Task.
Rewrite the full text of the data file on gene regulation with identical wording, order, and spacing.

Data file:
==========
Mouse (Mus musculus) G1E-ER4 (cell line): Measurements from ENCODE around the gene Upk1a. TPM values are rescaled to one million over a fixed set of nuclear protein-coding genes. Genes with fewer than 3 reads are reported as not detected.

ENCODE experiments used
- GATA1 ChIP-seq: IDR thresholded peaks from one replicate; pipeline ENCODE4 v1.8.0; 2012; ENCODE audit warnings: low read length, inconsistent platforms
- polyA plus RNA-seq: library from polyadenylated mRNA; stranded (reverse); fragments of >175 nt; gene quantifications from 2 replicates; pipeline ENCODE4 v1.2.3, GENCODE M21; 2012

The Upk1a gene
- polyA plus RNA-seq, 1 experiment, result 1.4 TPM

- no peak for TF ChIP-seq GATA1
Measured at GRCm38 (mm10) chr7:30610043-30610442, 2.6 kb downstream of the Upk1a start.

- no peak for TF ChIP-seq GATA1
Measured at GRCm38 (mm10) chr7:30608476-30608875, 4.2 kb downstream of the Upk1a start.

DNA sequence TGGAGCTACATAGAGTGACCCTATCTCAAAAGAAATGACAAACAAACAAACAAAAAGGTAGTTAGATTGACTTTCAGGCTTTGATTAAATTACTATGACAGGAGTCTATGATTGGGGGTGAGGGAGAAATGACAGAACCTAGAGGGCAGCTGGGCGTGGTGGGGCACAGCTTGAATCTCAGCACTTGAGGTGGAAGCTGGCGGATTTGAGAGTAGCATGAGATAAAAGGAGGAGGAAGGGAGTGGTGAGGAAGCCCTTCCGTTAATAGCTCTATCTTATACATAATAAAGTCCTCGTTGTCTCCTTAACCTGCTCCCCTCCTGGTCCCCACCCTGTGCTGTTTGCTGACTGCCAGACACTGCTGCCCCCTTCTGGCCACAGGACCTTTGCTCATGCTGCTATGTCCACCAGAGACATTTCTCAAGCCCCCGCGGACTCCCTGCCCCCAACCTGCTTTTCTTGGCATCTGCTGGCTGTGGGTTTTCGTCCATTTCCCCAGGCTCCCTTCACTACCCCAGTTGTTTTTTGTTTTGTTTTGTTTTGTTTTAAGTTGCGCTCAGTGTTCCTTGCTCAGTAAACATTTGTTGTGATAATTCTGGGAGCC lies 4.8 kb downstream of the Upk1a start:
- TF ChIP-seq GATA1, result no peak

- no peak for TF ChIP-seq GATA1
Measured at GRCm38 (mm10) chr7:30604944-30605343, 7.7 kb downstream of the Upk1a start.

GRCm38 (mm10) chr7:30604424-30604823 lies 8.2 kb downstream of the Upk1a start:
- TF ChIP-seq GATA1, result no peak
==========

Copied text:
Mouse (Mus musculus) G1E-ER4 (cell line): Measurements from ENCODE around the gene Upk1a. TPM values are rescaled to one million over a fixed set of nuclear protein-coding genes. Genes with fewer than 3 reads are reported as not detected.

ENCODE experiments used
- GATA1 ChIP-seq: IDR thresholded peaks from one replicate; pipeline ENCODE4 v1.8.0; 2012; ENCODE audit warnings: low read length, inconsistent platforms
- polyA plus RNA-seq: library from polyadenylated mRNA; stranded (reverse); fragments of >175 nt; gene quantifications from 2 replicates; pipeline ENCODE4 v1.2.3, GENCODE M21; 2012

The Upk1a gene
- polyA plus RNA-seq, 1 experiment, result 1.4 TPM

- no peak for TF ChIP-seq GATA1
Measured at GRCm38 (mm10) chr7:30610043-30610442, 2.6 kb downstream of the Upk1a start.

- no peak for TF ChIP-seq GATA1
Measured at GRCm38 (mm10) chr7:30608476-30608875, 4.2 kb downstream of the Upk1a start.

DNA sequence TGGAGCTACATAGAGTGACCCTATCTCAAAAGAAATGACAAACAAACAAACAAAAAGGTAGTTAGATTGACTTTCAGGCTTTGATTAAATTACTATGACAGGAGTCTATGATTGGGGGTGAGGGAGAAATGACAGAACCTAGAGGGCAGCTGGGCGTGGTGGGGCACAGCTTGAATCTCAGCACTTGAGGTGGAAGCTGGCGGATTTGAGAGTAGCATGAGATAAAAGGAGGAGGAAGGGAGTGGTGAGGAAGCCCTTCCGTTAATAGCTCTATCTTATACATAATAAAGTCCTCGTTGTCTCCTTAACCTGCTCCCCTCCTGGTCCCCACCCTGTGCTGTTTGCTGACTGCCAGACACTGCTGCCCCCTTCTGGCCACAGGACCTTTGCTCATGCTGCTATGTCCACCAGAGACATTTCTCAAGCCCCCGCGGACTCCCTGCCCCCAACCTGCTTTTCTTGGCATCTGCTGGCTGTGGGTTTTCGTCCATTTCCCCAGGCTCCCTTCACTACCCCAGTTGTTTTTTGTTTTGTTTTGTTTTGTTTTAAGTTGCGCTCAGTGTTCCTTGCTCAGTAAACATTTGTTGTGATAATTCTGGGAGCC lies 4.8 kb downstream of the Upk1a start:
- TF ChIP-seq GATA1, result no peak

- no peak for TF ChIP-seq GATA1
Measured at GRCm38 (mm10) chr7:30604944-30605343, 7.7 kb downstream of the Upk1a start.

GRCm38 (mm10) chr7:30604424-30604823 lies 8.2 kb downstream of the Upk1a start:
- TF ChIP-seq GATA1, result no peak